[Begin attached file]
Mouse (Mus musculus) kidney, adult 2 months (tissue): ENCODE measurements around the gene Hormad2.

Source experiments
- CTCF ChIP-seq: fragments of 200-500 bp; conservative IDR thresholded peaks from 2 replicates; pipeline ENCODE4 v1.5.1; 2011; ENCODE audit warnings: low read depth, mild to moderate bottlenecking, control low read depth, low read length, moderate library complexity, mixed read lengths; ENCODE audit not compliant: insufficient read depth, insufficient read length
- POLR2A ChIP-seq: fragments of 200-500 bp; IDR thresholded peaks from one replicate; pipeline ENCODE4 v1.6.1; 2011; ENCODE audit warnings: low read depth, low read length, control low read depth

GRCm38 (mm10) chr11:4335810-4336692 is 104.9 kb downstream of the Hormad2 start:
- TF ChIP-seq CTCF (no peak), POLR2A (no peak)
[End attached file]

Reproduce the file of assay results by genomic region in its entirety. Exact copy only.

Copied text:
Mouse (Mus musculus) kidney, adult 2 months (tissue): ENCODE measurements around the gene Hormad2.

Source experiments
- CTCF ChIP-seq: fragments of 200-500 bp; conservative IDR thresholded peaks from 2 replicates; pipeline ENCODE4 v1.5.1; 2011; ENCODE audit warnings: low read depth, mild to moderate bottlenecking, control low read depth, low read length, moderate library complexity, mixed read lengths; ENCODE audit not compliant: insufficient read depth, insufficient read length
- POLR2A ChIP-seq: fragments of 200-500 bp; IDR thresholded peaks from one replicate; pipeline ENCODE4 v1.6.1; 2011; ENCODE audit warnings: low read depth, low read length, control low read depth

GRCm38 (mm10) chr11:4335810-4336692 is 104.9 kb downstream of the Hormad2 start:
- TF ChIP-seq CTCF (no peak), POLR2A (no peak)